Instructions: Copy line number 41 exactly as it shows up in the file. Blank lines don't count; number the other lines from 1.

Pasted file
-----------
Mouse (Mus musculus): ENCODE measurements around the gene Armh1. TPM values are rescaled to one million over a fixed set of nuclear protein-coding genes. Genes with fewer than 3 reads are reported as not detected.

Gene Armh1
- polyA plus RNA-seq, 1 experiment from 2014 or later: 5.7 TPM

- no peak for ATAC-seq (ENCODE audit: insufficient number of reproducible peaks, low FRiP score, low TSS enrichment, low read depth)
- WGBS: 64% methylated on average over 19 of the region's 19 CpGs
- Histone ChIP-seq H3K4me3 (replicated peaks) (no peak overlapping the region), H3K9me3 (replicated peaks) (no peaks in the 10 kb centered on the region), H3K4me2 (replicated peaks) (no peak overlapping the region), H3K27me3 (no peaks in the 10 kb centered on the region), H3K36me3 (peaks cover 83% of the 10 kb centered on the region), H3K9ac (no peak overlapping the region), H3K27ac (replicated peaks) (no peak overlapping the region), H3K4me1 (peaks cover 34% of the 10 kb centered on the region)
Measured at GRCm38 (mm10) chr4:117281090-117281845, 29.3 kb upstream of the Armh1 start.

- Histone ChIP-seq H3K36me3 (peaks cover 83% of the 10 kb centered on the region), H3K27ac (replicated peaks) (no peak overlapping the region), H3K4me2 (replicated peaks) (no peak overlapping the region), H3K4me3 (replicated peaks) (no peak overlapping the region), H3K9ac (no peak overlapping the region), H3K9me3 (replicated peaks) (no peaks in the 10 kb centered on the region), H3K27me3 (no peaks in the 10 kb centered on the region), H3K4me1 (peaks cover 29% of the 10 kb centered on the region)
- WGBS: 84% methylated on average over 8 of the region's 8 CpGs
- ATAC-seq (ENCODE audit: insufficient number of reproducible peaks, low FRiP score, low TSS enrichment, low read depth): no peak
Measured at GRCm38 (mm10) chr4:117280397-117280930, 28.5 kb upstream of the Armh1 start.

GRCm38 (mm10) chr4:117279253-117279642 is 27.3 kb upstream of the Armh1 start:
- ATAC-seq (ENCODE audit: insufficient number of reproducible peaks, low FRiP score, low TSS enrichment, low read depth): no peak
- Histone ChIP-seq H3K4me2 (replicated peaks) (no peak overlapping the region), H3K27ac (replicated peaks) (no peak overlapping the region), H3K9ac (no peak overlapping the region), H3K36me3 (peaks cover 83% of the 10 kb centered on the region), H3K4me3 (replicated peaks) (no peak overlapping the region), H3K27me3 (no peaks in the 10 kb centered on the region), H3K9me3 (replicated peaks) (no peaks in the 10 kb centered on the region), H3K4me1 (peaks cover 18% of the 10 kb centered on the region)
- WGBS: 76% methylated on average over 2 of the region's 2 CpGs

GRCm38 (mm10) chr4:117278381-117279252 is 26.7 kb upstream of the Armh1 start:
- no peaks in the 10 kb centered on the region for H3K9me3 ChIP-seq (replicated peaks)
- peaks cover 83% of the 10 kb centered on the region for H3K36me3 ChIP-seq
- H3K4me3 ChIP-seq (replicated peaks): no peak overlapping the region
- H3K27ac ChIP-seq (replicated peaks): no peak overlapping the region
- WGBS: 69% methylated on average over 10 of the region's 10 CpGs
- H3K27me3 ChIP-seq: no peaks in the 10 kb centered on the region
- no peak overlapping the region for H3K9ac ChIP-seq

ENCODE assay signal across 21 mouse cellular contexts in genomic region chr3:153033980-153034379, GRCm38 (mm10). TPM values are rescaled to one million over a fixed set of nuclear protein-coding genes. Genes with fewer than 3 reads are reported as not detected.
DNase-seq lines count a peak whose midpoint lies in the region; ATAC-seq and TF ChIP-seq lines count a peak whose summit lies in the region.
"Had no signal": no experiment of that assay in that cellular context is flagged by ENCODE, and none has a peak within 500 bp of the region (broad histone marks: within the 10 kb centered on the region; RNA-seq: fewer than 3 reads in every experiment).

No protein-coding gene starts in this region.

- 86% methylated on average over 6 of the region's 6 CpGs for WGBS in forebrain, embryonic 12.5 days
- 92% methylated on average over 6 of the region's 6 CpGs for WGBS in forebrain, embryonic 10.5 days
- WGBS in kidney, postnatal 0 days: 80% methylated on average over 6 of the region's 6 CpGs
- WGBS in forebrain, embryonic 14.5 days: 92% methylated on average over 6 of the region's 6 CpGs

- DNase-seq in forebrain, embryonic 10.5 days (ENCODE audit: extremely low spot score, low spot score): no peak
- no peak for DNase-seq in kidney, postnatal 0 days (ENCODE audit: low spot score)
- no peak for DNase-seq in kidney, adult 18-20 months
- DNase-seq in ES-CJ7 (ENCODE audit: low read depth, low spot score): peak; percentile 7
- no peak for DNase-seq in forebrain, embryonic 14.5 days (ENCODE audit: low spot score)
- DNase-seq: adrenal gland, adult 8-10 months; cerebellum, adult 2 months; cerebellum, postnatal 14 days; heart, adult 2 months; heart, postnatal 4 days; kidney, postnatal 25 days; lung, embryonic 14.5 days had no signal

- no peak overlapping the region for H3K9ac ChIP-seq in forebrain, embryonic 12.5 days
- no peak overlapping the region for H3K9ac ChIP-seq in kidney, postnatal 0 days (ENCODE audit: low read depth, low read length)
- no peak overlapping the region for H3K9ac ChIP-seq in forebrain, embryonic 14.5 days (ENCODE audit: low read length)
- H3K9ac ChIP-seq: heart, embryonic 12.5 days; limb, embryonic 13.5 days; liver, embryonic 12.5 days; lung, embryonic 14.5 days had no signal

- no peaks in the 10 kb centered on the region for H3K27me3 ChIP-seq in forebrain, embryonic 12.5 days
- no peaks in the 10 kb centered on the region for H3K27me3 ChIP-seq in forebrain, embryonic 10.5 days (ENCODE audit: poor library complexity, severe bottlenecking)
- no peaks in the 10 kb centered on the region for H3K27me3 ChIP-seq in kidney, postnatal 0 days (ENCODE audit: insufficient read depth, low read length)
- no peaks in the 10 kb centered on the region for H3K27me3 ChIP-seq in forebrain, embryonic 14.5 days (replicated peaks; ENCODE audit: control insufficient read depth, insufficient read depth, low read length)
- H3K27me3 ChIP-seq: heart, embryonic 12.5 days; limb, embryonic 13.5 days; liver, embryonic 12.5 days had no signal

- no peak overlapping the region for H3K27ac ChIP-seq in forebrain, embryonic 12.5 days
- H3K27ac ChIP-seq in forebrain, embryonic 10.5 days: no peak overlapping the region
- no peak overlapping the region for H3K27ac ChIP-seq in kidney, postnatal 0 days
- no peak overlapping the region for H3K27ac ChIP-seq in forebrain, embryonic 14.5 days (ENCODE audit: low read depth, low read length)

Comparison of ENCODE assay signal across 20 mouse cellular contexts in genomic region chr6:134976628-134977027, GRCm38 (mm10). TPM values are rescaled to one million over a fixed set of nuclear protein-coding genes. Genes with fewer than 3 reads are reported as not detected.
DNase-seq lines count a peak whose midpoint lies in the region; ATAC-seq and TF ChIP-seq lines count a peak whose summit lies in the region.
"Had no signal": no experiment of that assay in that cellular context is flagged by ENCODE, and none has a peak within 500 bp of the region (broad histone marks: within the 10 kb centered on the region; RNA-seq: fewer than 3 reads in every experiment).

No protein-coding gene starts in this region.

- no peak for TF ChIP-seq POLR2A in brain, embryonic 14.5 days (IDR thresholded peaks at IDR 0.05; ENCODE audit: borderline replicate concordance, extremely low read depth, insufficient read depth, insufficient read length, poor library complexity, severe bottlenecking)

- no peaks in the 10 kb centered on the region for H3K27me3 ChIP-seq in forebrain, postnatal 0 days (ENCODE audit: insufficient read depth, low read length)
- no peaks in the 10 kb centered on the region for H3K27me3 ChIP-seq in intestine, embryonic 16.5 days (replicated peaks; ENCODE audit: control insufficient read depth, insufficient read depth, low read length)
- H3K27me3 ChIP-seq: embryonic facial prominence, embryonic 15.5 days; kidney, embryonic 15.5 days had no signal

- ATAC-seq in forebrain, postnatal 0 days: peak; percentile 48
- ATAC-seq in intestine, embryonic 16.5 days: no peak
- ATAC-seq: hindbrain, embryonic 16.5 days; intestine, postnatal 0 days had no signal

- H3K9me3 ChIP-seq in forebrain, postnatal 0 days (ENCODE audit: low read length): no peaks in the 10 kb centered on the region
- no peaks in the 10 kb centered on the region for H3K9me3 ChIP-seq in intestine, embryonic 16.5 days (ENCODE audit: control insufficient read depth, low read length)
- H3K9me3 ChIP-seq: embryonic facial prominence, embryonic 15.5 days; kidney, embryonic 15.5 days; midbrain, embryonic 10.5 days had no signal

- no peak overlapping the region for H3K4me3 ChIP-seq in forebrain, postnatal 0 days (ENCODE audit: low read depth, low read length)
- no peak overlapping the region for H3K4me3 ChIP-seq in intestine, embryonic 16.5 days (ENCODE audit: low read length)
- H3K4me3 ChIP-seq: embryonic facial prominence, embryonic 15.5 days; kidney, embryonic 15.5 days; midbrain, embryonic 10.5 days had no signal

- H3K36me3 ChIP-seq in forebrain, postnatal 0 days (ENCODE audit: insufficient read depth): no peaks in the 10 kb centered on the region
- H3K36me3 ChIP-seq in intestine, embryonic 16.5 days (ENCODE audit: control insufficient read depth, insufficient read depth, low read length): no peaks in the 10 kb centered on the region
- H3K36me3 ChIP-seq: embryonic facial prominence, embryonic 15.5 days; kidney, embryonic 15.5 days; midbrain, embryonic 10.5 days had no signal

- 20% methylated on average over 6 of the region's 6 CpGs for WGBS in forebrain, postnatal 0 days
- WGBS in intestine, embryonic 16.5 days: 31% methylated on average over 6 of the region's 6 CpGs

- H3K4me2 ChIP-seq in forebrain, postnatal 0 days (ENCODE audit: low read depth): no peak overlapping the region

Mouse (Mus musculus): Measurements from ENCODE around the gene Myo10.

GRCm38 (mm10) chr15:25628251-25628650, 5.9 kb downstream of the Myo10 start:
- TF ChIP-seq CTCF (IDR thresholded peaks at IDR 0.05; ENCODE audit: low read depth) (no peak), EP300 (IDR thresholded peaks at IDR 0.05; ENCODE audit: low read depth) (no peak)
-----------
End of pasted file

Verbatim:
- H3K9ac ChIP-seq: heart, embryonic 12.5 days; limb, embryonic 13.5 days; liver, embryonic 12.5 days; lung, embryonic 14.5 days had no signal